A former trustee of a Far North Māori trust which helps underprivileged people has been sentenced over stealing almost $1 million from the trust fund.

Margaret Dixon, 59, was sentenced this afternoon in the Auckland District Court by Judge David Sharp.

She was a trustee of Parengarenga 3G (P3G) Trust, which manages a large forest on Māori land in Tai Tokerau District.

Dixon had earlier pleaded guilty to three representative charges, laid by the Serious Fraud Office (SFO), of theft by person in a special relationship.

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She was appointed as a trustee along with her brother Stephen Henare and five other people in June 2012, in place of the Māori Trustee.

However, about $1.1m was transferred from the Māori Trustee to P3G Trust bank accounts in August 2012 and was to be used to manage the 512-hectare block for the benefit of its numerous owners.

A further $54,480 was also obtained by the trust from the sale of carbon credits.

But instead of using the money for its intended purpose, Dixon transferred $934,270 of the trust's funds into various other bank accounts, including personal accounts and family trusts.

The court heard today that Dixon's personal gain from the fraud was $130,836.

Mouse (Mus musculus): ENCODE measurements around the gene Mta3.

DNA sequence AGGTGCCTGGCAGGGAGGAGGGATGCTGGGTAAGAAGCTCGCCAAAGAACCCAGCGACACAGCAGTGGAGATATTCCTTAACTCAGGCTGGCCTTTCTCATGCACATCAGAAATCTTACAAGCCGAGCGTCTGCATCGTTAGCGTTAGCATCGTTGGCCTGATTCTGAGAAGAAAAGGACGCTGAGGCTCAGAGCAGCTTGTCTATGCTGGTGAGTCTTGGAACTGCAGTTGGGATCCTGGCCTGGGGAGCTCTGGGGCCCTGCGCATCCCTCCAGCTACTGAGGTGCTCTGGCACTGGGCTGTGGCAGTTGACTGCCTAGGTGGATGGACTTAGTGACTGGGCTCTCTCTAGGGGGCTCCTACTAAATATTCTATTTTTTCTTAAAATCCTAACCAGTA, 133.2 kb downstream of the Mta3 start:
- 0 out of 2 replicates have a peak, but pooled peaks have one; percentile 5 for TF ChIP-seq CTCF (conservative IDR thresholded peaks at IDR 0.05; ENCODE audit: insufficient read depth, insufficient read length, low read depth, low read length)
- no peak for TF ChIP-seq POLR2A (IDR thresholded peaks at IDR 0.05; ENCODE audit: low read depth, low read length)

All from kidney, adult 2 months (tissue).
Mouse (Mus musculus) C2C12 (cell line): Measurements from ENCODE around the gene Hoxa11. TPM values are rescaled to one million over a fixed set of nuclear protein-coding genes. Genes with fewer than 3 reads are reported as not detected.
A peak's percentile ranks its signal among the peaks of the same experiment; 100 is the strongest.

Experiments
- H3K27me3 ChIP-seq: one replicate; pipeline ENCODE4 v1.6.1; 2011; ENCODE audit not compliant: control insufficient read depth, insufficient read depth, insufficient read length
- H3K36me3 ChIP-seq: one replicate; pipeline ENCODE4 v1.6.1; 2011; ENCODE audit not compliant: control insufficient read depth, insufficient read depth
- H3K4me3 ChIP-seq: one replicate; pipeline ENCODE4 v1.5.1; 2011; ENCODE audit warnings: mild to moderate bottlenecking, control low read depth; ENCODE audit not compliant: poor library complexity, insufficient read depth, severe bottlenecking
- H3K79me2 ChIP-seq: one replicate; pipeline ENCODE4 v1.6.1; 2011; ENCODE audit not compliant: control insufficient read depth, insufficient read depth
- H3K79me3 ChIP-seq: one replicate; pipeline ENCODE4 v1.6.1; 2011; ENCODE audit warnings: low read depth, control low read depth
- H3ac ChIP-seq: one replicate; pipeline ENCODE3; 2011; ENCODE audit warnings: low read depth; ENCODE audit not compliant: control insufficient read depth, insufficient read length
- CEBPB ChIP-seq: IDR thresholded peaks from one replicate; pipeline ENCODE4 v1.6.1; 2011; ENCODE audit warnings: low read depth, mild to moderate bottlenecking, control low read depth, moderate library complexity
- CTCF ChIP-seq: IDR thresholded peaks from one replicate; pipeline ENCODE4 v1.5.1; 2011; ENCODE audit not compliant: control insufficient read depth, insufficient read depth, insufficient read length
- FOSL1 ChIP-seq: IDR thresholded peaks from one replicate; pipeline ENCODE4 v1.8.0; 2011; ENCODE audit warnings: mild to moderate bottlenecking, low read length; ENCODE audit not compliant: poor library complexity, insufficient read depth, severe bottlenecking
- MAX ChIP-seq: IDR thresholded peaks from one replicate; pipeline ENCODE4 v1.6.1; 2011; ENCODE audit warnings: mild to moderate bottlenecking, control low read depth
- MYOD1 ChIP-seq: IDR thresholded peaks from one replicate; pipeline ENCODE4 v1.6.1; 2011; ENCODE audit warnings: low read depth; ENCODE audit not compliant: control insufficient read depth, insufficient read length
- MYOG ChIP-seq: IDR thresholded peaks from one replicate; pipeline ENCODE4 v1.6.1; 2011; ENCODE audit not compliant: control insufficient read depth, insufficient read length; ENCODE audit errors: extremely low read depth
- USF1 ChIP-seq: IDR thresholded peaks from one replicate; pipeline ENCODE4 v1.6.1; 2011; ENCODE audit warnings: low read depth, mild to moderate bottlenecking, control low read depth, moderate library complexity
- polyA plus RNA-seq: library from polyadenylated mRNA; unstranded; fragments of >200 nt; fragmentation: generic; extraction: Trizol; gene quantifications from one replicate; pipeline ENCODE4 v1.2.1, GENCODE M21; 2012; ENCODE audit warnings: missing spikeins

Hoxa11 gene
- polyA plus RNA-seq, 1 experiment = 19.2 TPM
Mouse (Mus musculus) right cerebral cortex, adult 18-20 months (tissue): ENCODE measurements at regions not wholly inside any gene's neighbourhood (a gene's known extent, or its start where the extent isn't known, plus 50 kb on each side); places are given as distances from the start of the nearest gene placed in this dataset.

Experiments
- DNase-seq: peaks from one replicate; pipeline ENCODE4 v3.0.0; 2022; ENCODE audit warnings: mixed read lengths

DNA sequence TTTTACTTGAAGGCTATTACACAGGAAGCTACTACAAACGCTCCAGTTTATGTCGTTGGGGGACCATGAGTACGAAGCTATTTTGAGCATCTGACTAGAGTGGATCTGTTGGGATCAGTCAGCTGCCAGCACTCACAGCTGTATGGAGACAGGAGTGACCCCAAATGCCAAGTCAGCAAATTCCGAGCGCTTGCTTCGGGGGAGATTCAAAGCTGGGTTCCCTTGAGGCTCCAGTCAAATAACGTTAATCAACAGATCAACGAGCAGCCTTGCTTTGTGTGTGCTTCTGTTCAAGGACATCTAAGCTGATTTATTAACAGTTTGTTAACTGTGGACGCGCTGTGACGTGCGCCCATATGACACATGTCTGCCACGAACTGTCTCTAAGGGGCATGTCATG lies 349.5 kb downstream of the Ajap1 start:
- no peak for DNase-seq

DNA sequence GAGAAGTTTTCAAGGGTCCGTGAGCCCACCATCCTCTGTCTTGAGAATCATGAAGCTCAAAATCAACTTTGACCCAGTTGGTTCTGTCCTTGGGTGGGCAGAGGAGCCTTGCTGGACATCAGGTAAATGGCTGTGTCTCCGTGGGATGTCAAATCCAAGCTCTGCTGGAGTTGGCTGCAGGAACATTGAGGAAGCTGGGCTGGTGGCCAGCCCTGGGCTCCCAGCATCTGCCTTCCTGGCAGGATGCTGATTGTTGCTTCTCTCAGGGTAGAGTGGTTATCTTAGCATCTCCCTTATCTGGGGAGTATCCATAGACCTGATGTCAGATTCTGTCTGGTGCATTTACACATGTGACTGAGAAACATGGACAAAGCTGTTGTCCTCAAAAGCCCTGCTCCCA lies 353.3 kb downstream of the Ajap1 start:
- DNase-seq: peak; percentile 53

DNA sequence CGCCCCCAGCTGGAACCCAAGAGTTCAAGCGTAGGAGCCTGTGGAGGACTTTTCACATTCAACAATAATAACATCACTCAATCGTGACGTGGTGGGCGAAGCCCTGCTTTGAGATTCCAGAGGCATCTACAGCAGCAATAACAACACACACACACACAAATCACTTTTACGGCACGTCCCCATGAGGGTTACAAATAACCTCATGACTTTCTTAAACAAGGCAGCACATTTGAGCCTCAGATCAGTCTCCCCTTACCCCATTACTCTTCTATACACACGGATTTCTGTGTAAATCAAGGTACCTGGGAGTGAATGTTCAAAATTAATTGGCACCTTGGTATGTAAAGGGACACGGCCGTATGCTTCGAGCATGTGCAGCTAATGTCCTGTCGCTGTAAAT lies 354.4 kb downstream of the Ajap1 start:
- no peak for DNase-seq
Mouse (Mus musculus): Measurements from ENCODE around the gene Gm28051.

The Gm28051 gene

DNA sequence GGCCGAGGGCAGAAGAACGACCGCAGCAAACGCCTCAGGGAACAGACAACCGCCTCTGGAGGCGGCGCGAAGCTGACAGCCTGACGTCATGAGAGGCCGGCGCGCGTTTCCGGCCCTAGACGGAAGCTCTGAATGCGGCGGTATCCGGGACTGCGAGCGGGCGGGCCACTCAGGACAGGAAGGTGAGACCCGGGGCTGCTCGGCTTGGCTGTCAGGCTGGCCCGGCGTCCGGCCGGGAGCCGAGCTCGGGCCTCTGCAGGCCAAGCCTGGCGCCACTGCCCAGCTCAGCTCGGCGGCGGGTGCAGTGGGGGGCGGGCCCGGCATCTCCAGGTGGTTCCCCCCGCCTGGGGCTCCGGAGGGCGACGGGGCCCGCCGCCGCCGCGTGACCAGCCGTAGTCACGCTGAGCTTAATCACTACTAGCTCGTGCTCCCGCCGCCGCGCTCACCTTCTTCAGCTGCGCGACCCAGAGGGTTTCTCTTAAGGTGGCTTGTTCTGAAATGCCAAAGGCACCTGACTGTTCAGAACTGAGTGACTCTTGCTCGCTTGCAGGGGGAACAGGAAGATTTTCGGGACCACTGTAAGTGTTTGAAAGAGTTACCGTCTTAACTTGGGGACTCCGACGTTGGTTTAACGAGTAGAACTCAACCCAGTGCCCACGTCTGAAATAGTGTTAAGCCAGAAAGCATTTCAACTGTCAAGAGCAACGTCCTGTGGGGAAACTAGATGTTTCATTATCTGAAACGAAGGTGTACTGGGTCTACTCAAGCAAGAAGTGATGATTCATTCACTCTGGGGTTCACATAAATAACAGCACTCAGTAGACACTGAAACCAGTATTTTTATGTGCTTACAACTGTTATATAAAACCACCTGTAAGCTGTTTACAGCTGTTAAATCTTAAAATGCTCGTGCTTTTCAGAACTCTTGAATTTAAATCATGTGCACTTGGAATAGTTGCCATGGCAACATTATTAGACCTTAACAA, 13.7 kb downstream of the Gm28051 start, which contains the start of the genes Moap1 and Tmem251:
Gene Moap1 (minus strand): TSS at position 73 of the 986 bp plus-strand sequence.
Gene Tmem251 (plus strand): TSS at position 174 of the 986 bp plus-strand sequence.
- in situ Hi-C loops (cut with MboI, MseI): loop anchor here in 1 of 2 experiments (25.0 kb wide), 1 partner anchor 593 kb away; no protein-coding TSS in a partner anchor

She said she was not in a position to pay any reparation.

Judge Sharp said Dixon's offending was premeditated and steps were taken to hide the crimes, including lying to the Māori Land Court.

The judge sentenced her to 12 months' home detention.

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"I know that it's a gesture only but there will be a reparation payment order made of $5000," Judge Sharp said.

Dixon has some historical but irrelevant criminal convictions.

Henare, Dixon's 60-year-old brother, has pleaded not guilty to six charges of theft by person in special relationship.

It is alleged he assisted Dixon in transferring the money out of the trust's accounts.

Henare also faces a separate charge of intentionally failing to deal with an additional amount of $149,627 in accordance with the P3G Trust Order.

Henare also faces one charge and pleaded not guilty to attempting to pervert the course of justice for allegedly providing false information to the Māori Land Court in early 2013 regarding the financial position of the trust.

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Dixon and Henare are no longer trustees of the trust.

SFO director Julie Read said while Dixon's co-operation with the SFO resulted in a reduction in her sentence, her offending was serious.

"She was kaitiaki, a guardian, of a forest block that had more than 400 beneficial owners.

"She was required to deal with the property in accordance with the Parengarenga 3G Trust Order. Her fraudulent activity has jeopardised an asset which was meant to benefit generations to come."